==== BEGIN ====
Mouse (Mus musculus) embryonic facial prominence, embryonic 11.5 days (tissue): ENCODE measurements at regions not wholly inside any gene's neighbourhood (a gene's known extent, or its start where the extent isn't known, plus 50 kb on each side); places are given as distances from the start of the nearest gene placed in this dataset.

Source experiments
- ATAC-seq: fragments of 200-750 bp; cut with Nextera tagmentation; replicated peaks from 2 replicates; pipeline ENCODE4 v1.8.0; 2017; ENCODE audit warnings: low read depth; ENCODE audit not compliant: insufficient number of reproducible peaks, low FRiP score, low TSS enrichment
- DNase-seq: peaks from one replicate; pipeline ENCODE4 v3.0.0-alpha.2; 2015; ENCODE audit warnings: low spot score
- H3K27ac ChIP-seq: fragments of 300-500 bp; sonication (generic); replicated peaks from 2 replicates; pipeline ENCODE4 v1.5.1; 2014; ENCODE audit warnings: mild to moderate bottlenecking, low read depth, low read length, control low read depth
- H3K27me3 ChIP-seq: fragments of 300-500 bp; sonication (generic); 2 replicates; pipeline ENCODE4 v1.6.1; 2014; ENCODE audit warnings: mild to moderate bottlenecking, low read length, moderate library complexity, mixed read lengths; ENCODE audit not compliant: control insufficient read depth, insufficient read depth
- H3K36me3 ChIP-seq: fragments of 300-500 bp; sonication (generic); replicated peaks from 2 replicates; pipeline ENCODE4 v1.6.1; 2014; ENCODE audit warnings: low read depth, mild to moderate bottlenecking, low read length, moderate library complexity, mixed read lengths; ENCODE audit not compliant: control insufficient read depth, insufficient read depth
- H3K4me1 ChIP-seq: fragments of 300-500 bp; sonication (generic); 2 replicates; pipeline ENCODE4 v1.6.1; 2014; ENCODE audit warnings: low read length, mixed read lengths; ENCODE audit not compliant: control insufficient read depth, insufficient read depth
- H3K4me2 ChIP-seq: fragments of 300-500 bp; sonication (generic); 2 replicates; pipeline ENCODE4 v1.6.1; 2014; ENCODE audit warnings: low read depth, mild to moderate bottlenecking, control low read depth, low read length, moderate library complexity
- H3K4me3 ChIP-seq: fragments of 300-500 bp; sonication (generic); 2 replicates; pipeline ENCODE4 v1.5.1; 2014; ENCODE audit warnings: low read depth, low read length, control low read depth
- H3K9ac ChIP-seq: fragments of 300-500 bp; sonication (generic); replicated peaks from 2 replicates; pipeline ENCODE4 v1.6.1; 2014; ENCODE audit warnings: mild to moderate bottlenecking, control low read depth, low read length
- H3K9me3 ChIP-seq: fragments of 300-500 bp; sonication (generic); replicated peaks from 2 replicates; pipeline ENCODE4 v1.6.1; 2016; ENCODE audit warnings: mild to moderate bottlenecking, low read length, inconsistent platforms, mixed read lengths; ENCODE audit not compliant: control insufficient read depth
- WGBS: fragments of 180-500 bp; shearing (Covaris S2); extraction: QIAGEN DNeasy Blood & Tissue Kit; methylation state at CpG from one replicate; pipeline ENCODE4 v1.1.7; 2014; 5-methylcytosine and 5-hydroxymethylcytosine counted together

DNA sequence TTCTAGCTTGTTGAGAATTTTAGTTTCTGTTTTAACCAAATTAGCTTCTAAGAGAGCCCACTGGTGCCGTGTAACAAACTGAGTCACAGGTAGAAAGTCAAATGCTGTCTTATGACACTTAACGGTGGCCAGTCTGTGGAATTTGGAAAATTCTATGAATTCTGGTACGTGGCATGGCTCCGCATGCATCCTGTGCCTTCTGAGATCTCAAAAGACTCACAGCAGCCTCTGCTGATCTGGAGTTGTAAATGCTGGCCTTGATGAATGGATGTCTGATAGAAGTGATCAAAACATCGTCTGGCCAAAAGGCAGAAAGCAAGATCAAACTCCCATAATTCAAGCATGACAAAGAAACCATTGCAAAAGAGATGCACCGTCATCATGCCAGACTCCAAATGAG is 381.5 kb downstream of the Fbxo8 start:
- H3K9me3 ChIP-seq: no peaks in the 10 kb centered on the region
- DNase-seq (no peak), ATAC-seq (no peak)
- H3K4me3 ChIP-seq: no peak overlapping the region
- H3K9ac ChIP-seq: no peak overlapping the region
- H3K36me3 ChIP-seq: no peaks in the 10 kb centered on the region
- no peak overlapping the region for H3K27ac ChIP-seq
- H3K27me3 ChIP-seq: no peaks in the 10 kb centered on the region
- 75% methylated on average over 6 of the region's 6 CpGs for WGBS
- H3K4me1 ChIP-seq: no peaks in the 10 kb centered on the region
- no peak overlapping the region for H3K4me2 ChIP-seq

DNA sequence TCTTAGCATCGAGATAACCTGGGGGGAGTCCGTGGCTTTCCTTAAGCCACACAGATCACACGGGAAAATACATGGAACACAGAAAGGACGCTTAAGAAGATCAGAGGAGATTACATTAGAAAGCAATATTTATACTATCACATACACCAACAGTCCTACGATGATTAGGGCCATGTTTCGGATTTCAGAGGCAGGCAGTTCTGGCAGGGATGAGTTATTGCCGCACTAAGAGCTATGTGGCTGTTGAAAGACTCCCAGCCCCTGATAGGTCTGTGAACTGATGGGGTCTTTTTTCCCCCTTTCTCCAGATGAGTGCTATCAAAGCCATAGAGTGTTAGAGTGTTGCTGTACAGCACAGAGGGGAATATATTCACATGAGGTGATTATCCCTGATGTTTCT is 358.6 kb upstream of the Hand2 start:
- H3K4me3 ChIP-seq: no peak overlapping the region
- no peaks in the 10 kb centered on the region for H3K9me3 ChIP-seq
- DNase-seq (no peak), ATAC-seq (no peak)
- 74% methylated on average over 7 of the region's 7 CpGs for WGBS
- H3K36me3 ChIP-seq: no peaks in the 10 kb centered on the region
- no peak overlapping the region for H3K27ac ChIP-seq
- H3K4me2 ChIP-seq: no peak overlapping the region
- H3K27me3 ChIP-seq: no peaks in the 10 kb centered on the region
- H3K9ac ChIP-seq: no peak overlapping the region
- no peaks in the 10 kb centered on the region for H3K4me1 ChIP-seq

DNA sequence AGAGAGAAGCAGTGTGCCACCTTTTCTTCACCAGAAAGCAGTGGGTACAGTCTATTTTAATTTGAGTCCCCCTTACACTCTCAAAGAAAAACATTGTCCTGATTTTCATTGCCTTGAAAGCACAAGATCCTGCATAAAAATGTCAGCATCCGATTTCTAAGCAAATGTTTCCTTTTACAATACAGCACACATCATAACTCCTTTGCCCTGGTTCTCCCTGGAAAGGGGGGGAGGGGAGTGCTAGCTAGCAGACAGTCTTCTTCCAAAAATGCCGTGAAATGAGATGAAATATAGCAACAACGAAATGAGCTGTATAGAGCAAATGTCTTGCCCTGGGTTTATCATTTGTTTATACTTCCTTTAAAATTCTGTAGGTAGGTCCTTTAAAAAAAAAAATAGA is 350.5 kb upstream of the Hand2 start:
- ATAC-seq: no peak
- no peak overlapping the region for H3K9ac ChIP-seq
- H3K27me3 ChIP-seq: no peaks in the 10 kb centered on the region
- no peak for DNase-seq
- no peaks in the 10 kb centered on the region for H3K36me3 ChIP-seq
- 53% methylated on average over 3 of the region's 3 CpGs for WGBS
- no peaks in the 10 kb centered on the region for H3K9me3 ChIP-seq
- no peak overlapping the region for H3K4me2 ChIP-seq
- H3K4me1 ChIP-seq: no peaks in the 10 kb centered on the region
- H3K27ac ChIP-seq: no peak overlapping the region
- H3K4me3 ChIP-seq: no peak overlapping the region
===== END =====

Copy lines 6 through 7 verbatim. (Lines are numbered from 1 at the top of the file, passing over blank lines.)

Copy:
- H3K27me3 ChIP-seq: fragments of 300-500 bp; sonication (generic); 2 replicates; pipeline ENCODE4 v1.6.1; 2014; ENCODE audit warnings: mild to moderate bottlenecking, low read length, moderate library complexity, mixed read lengths; ENCODE audit not compliant: control insufficient read depth, insufficient read depth
- H3K36me3 ChIP-seq: fragments of 300-500 bp; sonication (generic); replicated peaks from 2 replicates; pipeline ENCODE4 v1.6.1; 2014; ENCODE audit warnings: low read depth, mild to moderate bottlenecking, low read length, moderate library complexity, mixed read lengths; ENCODE audit not compliant: control insufficient read depth, insufficient read depth